(Curiously, after I adopted this attitude, I had a number of opportunities to produce multimedia in my day job and a part-time consulting job I have. That intersection of chance and the prepared mind seems common, and it’s definitely grist for another blog post.)
Mental de-cluttering is in many ways the most subtle of the three levels. You can have your studio prepped for creative action, and have blocked out hours to create in your favorite medium, but if you are constantly besieged with thoughts of how inadequate your art-making is, or how little your artwork matters in a culture that judges people on how much money they earn and how big their house/car/boat/plane is, you’re probably going feel stuck.
Carol Dweck has written about the difference in attitude between people with “fixed” mindsets (who believe intelligence, talents, and personality are fixed traits, carved in stone) and a “growth” mindset (who see their qualities as things that can be developed through their dedication and effort). She asserts that her research demonstrates that adopting a growth-oriented mindset allows people to thrive during some of the most challenging times in their lives. Dweck’s book Mindset explains her research in detail and offers helpful suggestions for changing one’s mindset. Her website also has helpful tools for this sort of mental housecleaning.
Another form of mental clutter is having so many ideas, or concepts or projects that one cannot get a single ONE accomplished. A helpful tool for “cutting to the chase” and concisely expressing one’s ideas is one-sentence journaling. The discipline of keeping a daily journal with a very short entry helps you make way for the most pressing ideas and get them acted on. It’s as if you had to answer the door everyday for a beloved friend who came to visit you. You would make a path so that you could get there!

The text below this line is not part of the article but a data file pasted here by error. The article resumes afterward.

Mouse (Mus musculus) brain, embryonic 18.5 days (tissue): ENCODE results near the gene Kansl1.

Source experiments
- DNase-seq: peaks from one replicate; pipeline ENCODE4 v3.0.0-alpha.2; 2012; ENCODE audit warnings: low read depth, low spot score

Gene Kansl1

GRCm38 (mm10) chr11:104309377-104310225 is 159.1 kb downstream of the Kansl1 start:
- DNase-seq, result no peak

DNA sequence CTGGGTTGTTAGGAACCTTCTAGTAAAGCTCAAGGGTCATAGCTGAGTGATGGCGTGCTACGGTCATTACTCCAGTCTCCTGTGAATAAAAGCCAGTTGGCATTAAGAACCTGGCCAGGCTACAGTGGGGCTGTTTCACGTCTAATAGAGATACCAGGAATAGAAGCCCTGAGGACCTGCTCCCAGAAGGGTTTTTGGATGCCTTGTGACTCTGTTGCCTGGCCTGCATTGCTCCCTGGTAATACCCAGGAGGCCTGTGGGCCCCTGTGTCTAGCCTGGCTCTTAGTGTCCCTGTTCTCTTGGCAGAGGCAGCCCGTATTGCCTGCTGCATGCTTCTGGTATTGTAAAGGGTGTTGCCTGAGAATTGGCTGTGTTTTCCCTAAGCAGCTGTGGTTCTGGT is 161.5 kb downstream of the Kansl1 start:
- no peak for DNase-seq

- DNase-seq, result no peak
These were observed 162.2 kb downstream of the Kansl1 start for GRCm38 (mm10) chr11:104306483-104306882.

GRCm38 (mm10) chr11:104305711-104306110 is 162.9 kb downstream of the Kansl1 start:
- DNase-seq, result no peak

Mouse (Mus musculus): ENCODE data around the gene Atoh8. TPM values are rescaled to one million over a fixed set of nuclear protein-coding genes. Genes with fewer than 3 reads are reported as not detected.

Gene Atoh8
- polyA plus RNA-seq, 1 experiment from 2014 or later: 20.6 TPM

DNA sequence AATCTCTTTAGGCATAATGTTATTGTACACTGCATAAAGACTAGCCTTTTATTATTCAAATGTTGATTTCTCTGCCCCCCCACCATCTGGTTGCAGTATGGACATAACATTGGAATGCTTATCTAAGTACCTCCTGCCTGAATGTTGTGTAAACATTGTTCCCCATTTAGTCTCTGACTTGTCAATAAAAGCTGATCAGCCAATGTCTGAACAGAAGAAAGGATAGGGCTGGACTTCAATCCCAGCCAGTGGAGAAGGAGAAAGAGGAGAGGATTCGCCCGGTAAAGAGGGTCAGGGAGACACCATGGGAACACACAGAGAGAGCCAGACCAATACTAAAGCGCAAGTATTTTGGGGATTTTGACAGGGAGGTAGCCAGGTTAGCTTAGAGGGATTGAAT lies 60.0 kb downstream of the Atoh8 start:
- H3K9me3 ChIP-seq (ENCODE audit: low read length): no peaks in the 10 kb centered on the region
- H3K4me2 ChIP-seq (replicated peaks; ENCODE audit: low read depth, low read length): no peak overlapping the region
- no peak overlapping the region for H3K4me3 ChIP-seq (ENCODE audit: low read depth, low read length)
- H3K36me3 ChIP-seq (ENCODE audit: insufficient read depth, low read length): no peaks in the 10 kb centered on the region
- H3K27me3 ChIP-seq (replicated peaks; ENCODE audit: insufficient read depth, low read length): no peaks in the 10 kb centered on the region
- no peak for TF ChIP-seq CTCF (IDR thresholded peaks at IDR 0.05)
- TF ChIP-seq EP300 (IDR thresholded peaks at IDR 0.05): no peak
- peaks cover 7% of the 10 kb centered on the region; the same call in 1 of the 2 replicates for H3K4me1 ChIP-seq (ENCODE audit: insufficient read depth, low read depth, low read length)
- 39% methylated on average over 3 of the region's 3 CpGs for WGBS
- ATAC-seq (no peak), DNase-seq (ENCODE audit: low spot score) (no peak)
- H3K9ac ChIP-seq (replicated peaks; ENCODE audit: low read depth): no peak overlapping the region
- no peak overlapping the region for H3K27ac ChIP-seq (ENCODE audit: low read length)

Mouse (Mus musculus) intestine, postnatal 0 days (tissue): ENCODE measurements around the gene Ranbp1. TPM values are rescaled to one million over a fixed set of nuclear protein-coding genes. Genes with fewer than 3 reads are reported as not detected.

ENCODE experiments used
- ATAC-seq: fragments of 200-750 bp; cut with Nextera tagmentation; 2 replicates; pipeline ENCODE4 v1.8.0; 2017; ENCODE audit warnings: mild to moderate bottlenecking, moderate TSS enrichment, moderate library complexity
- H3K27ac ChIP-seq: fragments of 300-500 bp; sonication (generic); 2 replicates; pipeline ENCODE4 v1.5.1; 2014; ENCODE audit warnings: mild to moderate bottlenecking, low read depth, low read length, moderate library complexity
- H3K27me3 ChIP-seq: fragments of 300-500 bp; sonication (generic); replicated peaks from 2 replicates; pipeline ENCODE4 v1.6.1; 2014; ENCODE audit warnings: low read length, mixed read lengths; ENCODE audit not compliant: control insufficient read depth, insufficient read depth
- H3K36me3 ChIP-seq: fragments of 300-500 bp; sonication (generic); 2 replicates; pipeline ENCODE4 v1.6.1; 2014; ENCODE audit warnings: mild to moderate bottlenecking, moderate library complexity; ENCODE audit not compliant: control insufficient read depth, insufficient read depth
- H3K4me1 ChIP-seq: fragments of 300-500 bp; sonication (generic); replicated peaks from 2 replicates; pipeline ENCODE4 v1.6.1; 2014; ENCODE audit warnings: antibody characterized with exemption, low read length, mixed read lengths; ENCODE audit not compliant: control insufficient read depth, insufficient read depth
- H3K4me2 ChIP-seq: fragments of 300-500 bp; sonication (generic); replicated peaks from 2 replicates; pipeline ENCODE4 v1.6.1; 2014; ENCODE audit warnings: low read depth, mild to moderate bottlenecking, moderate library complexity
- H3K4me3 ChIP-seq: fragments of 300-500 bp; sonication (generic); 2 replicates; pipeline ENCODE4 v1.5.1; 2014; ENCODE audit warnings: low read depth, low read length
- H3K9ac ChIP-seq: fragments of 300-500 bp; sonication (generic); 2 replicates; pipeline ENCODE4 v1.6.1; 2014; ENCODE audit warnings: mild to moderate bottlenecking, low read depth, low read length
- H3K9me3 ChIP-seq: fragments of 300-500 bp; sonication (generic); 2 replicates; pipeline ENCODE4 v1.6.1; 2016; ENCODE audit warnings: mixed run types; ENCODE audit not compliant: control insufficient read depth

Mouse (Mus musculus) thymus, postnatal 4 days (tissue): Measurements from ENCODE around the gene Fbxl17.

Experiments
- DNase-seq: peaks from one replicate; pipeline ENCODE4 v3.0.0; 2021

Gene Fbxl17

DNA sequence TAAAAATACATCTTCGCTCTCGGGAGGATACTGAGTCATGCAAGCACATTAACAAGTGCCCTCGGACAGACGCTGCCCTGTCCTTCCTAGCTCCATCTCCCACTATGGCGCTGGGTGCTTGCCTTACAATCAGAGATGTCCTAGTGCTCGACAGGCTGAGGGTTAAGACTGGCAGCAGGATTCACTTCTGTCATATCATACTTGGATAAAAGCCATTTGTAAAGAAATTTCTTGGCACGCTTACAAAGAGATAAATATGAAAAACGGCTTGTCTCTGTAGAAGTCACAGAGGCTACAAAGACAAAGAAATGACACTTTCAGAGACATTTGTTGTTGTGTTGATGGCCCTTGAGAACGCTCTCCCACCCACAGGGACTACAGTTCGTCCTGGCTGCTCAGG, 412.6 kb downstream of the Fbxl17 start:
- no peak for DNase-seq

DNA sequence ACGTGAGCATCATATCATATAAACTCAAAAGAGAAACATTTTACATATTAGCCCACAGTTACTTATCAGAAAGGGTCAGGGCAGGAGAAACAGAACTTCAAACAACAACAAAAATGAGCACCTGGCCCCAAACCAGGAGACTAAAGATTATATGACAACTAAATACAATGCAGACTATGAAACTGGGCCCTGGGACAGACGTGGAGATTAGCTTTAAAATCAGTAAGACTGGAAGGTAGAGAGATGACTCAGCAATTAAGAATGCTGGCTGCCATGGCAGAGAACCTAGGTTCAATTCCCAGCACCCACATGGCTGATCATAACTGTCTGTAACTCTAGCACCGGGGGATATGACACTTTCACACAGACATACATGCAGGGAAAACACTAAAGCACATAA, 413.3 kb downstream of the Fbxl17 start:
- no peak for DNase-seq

As you can see, de-cluttering is an ongoing, multi-faceted task. It’s easy to let life get in the way of creating. But keeping a space in your mind, heart, house and schedule for creative action is repaid in the form of finished projects, the “flow” of the moment of creation, and the joy of sharing one’s artwork later.
And what do we do once we have the space free to create? That’s the topic of the next post in this series—creating positive habits and rituals.
Helpful links related to de-cluttering
Clutter-busting with…one-sentence journaling: A Creative Liberty blog post from February, in which I interview Quinn McDonald, a life/creativity coach who offers classes in this journaling technique.
Journal 10+: a book designed to encourage one-sentence journaling over a period of 11 years! It also allows you to visit the same date each year and see what you were writing about.
43 Things: A social networking site organized around life goals. Good for giving your goals a time-line and receiving support for getting work done.
Eric Maisel’s “Drop Everything Exercise”: From Eric’s book “Coaching the Artist Within,” which contains other good create-in-the-moment anecdotes and exercises.